The one thing great HR leaders do every day is build relationships.

You’re in the business of humans, which means building deep, authentic relationships should be at the very core of what you do. According to Jim Mitchell, an executive coach, “Most leaders have been so busy building empires, they forgot to build relationships. Most think their job is to fix everything that is presented to them as a conundrum. But that’s not the job.” Beyond hiring and developing talent, improving retention, and creating strategies for engagement, there exists a very real need for true connections in the workplace.

Here are a few ways we can foster these relationships in practical ways:

Go beyond the surface.

Think about your relationships at work for a minute. Do they look and feel similar to your interactions at the grocery store or the gym? What do you know about your colleagues beyond what their calendar says? It’s easy to think that, as HR representatives, we should keep a safe distance from our colleagues. However, there is a healthy way to engage and interact with the people around us to improve employee engagement. In fact, in SHRM’s 2016 Employee Job Satisfaction and Engagement Report 77% of engaged employees said their relationships with coworkers was a top priority for them. Don’t be afraid to participate in non-work chatter and learn a little about the people around you. It can mean more than you know.

Listen.

How often do you utter the phrase “how are you?” without actually listening to the answer? Better yet, what about the non-verbal cues your colleague expresses? Do they actually seem “fine”, or is there looming anxiety beneath the surface? One of the best ways to engage in authentic relationships at work is to listen well. Listen to understand. Listen with purpose and intention. Listen with compassion and curiosity. You’ll be amazed at what you’ve missed in the past.

Be vulnerable.

While much of fostering great relationships involves paying attention to the other person, it is also important that we live by example. Practice vulnerability by being open with those around you. When someone asks how your day is going, don’t be afraid to tell them the truth. Obviously, as leaders, we have the responsibility to maintain positivity so we aren’t giving you permission to unload all your complaints. However, there is a way to be vulnerable, honest, and transparent that creates a safe space for your employees to share. Tell them how your project is going and what challenges you’re facing. You may appreciate the sounding board and they’ll start to view you as a little more human.

Recognize their achievements.

If you think about your relationships outside of the workplace, we know the value of saying “thank you” when your friends bring over a gift or when your spouse makes dinner. So why is it that inside the workplace, we view recognition as an after-thought? As you seek to foster meaningful relationships, we cannot leave out this key component for great relationships. While it all starts by listening and paying attention to your employees and colleagues, you should also remember to recognize their efforts. Just because they’re taking home a paycheck doesn’t mean they don’t need to hear a thank you every once in a while.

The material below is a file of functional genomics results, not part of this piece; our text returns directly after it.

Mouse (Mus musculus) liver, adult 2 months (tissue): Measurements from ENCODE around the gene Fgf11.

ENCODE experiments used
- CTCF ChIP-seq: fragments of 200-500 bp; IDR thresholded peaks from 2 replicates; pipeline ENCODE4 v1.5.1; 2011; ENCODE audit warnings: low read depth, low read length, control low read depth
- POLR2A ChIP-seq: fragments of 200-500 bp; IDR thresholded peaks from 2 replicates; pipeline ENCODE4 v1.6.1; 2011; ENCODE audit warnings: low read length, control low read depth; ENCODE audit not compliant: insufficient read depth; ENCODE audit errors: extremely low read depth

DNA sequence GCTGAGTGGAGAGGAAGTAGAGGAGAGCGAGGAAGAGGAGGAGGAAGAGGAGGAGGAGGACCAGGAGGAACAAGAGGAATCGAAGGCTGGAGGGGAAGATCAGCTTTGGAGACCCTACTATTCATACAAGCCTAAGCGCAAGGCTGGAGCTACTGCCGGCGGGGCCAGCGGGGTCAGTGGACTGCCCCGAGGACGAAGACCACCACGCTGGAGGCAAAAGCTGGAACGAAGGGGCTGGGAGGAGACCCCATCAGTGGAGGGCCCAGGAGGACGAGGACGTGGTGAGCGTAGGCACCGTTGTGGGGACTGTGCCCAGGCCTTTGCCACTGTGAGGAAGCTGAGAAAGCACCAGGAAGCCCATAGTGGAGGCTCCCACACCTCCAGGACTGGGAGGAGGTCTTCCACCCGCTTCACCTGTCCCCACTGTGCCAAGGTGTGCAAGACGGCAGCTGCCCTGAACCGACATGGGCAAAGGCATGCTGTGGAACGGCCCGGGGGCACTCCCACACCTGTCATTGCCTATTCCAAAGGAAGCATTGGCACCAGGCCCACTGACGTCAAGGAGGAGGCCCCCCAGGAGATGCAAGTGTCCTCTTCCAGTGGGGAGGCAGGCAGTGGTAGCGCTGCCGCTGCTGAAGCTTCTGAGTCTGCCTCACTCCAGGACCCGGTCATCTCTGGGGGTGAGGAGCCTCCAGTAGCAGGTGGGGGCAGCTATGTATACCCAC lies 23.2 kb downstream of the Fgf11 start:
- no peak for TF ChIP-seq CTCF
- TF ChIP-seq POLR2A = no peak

As you’re making your to-do list or wrapping up a project, remember that being an HR professional is not possible without also being human. Engage with the people around you and work to build better relationships this week.

Increased productivity, better retention, happier employees … do we have your attention yet? These are all things managers and HR officials should strive for, and they can all be achieved with one simple word – engagement.

are your employees actually engaged

What is employee engagement?

Employee engagement is vital to any company, large or small. It creates a network of employees that are more than just happy or satisfied, but who are genuinely committed to their company. Not only do engaged employees have a deep understanding of their company’s values, but their own personal values align with them. When you can achieve a strong compatibility between company and employee, you have reached peak engagement in your employees!

Why is it important?

Companies that report having engaged employees outperform those that report low engagement numbers by 147% in earnings per share. Employee engagement doesn’t just benefit your workers, but your company as a whole! If you’re hoping to get your numbers up as you finish the quarter, consider improving your engagement numbers first, and revenue will follow.

Studies show highly engaged employees are 87% less likely to leave their company than those feeling less engaged with their work. Yes, you read that right! An increase in employee engagement is just the thing to fix those retention numbers that keep dipping.